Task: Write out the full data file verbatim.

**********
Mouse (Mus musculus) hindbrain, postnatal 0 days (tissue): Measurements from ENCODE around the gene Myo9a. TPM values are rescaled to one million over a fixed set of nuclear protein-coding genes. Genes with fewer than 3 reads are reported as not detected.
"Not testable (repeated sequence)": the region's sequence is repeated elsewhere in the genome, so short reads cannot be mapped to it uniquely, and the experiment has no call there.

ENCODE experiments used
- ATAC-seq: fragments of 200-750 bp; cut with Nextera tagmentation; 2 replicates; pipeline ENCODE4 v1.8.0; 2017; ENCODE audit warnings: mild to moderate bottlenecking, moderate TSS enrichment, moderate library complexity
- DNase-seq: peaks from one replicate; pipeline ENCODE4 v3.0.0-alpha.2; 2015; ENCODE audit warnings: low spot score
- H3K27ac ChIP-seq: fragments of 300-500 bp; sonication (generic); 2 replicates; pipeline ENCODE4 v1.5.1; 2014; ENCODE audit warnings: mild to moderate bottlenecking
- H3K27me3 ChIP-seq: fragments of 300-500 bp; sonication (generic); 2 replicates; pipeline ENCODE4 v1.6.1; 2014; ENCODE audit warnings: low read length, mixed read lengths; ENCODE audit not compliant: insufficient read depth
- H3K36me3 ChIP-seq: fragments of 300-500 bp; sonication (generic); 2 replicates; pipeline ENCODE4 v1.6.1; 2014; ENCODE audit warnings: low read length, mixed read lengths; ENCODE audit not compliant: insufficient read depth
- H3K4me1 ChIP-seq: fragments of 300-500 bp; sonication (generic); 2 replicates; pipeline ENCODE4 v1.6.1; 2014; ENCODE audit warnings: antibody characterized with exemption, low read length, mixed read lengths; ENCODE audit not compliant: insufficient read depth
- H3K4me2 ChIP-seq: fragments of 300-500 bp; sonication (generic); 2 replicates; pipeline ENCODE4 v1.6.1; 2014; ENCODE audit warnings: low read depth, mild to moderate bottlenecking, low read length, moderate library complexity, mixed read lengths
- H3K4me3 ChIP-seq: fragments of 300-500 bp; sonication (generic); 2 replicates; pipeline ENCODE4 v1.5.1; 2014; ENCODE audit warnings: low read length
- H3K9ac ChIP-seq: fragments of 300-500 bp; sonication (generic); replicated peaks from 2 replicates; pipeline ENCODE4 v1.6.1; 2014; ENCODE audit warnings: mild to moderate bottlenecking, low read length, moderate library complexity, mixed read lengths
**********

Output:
Mouse (Mus musculus) hindbrain, postnatal 0 days (tissue): Measurements from ENCODE around the gene Myo9a. TPM values are rescaled to one million over a fixed set of nuclear protein-coding genes. Genes with fewer than 3 reads are reported as not detected.
"Not testable (repeated sequence)": the region's sequence is repeated elsewhere in the genome, so short reads cannot be mapped to it uniquely, and the experiment has no call there.

ENCODE experiments used
- ATAC-seq: fragments of 200-750 bp; cut with Nextera tagmentation; 2 replicates; pipeline ENCODE4 v1.8.0; 2017; ENCODE audit warnings: mild to moderate bottlenecking, moderate TSS enrichment, moderate library complexity
- DNase-seq: peaks from one replicate; pipeline ENCODE4 v3.0.0-alpha.2; 2015; ENCODE audit warnings: low spot score
- H3K27ac ChIP-seq: fragments of 300-500 bp; sonication (generic); 2 replicates; pipeline ENCODE4 v1.5.1; 2014; ENCODE audit warnings: mild to moderate bottlenecking
- H3K27me3 ChIP-seq: fragments of 300-500 bp; sonication (generic); 2 replicates; pipeline ENCODE4 v1.6.1; 2014; ENCODE audit warnings: low read length, mixed read lengths; ENCODE audit not compliant: insufficient read depth
- H3K36me3 ChIP-seq: fragments of 300-500 bp; sonication (generic); 2 replicates; pipeline ENCODE4 v1.6.1; 2014; ENCODE audit warnings: low read length, mixed read lengths; ENCODE audit not compliant: insufficient read depth
- H3K4me1 ChIP-seq: fragments of 300-500 bp; sonication (generic); 2 replicates; pipeline ENCODE4 v1.6.1; 2014; ENCODE audit warnings: antibody characterized with exemption, low read length, mixed read lengths; ENCODE audit not compliant: insufficient read depth
- H3K4me2 ChIP-seq: fragments of 300-500 bp; sonication (generic); 2 replicates; pipeline ENCODE4 v1.6.1; 2014; ENCODE audit warnings: low read depth, mild to moderate bottlenecking, low read length, moderate library complexity, mixed read lengths
- H3K4me3 ChIP-seq: fragments of 300-500 bp; sonication (generic); 2 replicates; pipeline ENCODE4 v1.5.1; 2014; ENCODE audit warnings: low read length
- H3K9ac ChIP-seq: fragments of 300-500 bp; sonication (generic); replicated peaks from 2 replicates; pipeline ENCODE4 v1.6.1; 2014; ENCODE audit warnings: mild to moderate bottlenecking, low read length, moderate library complexity, mixed read lengths